Contralto Marian Anderson (1897-1993) found her voice in Philadelphia. Anderson rose from humble beginnings, singing hymns at the age of six for her congregation at the Union Baptist Church, to being the first African-American singer to perform with the Metropolitan Opera in 1955.
Born in South Philadelphia, Anderson was the oldest of three sisters to John Anderson, who sold ice and coal at Reading Terminal Market and Annie Rucker, an employee at Wanamaker’s department store. Her family was active in their church, especially Marian’s Aunt Mary, who encouraged Marian to join the choir and would bring her to local churches to perform for up to 50 cents. At ten, Marian became a member of The People’s Chorus of Philadelphia, an African-American vocal ensemble. She was nicknamed “The Baby Contralto” for her rich and powerful voice by her community who remained her biggest supporters, especially after her father passed away and her mother struggled financially. They were instrumental in supporting Marian’s dreams to become a performer, as her church raised money for Marian to study music privately.
Marian attended William Penn High School for three years then transferred to South Philadelphia High School where she found more opportunities and support for performing. Her earliest teachers were Mary Saunders Patterson and Agnes Reifsnyder. She continued her studies with acclaimed voice teacher Giuseppe Boghetti, made her Carnegie Hall debut in 1928, and toured Europe after receiving a Julius Rosenwald scholarship.
By the 1930’s, Anderson’s voice was recognizable in Europe and the United States. In 1939, she was invited by President Franklin D. Roosevelt and Eleanor Roosevelt to perform at the White House. Anderson was also scheduled to perform at Constitution Hall in Washington D.C., but was soon halted by the Daughters of the American Revolution saying that no dates were available. This was a lie by the DAR who owned the building and wanted to keep only white performers in this space. Word got out to the public and an uproar ensued. In response, Eleanor Roosevelt invited Anderson to perform a historic concert on the steps of the Lincoln Memorial for over 75,000 people and was broadcasted nationwide.
Anderson retired and moved to Connecticut in 1965. In her last few years she lived in Portland, Oregon with her nephew, conductor James DePreist, until her death in 1993.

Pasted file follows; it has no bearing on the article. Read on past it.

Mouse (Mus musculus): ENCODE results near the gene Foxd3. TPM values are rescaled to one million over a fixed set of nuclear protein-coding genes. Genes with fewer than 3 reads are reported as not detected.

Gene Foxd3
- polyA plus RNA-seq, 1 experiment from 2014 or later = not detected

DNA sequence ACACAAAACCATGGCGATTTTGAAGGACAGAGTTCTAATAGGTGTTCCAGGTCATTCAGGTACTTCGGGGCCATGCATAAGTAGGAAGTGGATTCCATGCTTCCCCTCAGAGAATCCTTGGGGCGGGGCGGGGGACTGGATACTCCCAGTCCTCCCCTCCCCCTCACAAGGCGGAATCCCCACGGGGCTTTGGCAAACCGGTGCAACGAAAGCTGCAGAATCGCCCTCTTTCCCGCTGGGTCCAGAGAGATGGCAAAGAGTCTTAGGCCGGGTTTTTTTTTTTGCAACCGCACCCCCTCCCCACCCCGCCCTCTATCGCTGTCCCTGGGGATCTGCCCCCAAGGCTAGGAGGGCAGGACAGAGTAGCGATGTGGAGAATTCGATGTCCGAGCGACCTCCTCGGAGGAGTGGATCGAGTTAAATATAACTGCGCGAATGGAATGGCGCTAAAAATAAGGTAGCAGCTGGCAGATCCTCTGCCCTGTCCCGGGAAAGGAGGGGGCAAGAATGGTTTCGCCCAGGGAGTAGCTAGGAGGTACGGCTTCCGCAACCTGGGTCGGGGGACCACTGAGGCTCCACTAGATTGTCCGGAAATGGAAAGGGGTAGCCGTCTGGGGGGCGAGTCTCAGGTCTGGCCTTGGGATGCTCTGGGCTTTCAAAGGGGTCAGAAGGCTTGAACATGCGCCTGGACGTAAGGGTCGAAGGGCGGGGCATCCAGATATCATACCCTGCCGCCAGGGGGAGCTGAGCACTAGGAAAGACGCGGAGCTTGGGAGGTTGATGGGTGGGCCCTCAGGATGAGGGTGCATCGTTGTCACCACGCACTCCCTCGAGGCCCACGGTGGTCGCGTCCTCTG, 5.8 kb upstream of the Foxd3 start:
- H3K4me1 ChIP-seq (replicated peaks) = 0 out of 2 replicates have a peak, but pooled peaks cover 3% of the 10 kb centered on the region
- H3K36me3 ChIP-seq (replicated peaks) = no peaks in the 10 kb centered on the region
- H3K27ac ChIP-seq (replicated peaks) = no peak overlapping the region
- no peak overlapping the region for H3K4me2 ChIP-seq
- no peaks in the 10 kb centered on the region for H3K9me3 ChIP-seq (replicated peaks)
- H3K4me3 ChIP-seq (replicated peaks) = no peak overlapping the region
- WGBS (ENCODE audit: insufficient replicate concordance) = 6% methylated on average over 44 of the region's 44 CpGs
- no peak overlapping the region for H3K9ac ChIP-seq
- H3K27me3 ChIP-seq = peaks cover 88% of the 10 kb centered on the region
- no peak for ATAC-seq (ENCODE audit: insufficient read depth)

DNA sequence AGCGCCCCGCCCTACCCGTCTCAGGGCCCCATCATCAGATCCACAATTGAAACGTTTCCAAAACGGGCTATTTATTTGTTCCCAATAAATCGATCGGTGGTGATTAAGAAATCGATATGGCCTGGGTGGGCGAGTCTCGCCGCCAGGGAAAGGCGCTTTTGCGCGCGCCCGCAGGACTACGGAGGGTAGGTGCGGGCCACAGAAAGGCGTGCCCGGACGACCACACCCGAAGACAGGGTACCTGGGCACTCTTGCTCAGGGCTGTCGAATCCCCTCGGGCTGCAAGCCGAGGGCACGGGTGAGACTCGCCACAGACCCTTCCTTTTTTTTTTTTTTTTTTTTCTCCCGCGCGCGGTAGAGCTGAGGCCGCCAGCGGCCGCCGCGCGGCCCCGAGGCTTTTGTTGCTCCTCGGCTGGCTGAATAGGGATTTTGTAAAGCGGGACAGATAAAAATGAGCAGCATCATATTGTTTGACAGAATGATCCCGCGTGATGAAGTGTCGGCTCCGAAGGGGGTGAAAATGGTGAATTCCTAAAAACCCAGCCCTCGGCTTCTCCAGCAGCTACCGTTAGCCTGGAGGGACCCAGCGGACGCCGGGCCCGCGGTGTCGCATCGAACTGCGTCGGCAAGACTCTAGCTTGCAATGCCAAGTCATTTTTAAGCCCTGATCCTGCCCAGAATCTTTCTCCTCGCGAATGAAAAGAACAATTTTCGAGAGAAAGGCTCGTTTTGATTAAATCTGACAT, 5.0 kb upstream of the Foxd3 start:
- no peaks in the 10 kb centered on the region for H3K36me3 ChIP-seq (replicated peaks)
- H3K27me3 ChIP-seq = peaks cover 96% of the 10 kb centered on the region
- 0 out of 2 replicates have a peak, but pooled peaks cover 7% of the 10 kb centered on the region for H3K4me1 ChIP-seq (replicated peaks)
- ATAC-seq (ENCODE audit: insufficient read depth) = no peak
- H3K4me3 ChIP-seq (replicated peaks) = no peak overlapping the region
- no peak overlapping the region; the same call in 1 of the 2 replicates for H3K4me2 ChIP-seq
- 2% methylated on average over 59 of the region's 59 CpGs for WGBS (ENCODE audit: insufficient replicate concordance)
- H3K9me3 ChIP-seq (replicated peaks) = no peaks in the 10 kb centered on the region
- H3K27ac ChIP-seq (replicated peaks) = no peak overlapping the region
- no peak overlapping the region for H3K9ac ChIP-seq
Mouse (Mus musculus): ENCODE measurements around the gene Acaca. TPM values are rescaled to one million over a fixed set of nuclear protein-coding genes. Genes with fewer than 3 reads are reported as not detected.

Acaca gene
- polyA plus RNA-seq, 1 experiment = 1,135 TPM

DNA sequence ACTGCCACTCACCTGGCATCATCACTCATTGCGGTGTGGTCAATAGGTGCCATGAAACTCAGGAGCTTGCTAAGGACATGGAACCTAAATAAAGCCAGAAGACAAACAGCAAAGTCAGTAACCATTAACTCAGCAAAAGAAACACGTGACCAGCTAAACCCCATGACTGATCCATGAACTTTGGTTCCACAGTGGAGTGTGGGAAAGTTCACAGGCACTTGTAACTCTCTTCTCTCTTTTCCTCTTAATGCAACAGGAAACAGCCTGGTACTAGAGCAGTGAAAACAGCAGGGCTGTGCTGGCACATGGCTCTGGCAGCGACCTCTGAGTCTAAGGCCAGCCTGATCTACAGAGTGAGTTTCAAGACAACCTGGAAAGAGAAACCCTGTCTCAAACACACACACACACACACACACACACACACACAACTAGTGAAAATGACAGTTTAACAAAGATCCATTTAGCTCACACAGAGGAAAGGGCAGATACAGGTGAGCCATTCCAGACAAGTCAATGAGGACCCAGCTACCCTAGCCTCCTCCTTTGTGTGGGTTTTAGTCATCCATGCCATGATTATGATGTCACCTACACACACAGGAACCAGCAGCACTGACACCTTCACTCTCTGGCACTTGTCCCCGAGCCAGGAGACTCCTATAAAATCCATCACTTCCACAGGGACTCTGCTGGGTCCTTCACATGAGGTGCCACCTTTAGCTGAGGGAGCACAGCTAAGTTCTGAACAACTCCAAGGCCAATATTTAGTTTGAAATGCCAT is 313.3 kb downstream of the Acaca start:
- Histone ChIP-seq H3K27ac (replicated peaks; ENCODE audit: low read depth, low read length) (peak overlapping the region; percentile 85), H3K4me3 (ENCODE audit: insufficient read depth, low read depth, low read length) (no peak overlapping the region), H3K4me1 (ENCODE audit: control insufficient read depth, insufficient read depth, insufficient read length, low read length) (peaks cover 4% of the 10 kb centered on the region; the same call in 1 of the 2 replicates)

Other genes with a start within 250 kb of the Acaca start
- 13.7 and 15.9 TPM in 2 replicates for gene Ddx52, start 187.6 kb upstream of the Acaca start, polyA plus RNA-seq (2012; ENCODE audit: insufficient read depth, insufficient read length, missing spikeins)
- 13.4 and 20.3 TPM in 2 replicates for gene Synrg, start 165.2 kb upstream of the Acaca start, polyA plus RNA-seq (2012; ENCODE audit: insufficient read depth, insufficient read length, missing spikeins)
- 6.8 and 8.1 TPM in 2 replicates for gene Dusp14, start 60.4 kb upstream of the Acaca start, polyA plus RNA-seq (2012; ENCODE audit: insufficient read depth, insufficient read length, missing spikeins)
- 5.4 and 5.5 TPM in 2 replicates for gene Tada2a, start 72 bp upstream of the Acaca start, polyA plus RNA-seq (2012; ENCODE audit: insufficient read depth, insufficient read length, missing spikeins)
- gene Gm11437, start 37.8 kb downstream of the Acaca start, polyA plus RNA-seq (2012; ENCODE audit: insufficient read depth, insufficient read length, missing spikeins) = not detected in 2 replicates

Many thanks to biographical sources National Marian Anderson Museum & Historical Society, Wikipedia, and pbs.org.
National Marian Anderson Museum
The National Marian Anderson Museum & Historical Society is dedicated to uplifting the legacy of Marian Anderson. The museum established her residence as a national landmark, offers educational tours, and performances through their Scholar Arts Program.
Learn more about the Marian Anderson Historical Society.
When Marian Sang: The True Recital of Marian Anderson
Marian Anderson is best known for her historic concert at the Lincoln Memorial in 1939, which drew an integrated crowd of 75,000 people in pre-Civil Rights America. While this momentous event showcased the uniqueness of her voice, the strength of her character, and the struggles of the times in which she lived, it is only part of her story. Like the operatic arias Marian would come to sing, Ryan's text is as moving as a libretto, and Selznick's pictures as exquisitely detailed and elaborately designed as a stage set. What emerges most profoundly from their shared vision is a role model of courage.
Hear a dramatic reading and performance of When Marian Sang at our upcoming Opera on the Go performances.
Discover where Marian Anderson lived, learned, and performed throughout her hometown of Philadelphia.
National Marian Anderson Museum and Historical Society, the Anderson's home in South Philadelphia, now a museum that displays artifacts from Marian's life.
Academy of Music, where Marian performed and location where a statue in her honor will be placed.
Philadelphia Museum of Art, has a Carl Van Vechten photograph of Anderson in their collection.
Kislak Center for Special Collections, the University of Pennsylvania's library for rare books and manuscripts owns a collection of materials on Marian Anderson.
Union Baptist Church, where the Andersons attended church during Marian’s childhood.
Reading Terminal Market, where Marian's father, John Anderson, worked.
Wanamakers Department Store, where Marian’s mother worked (Now Macy's).
Stanton Elementary, Marian's elementary school.
William Penn High School, where Marian attended for the first three years of high school.
South Philadelphia High School, where Marian transferred for her senior year of high school.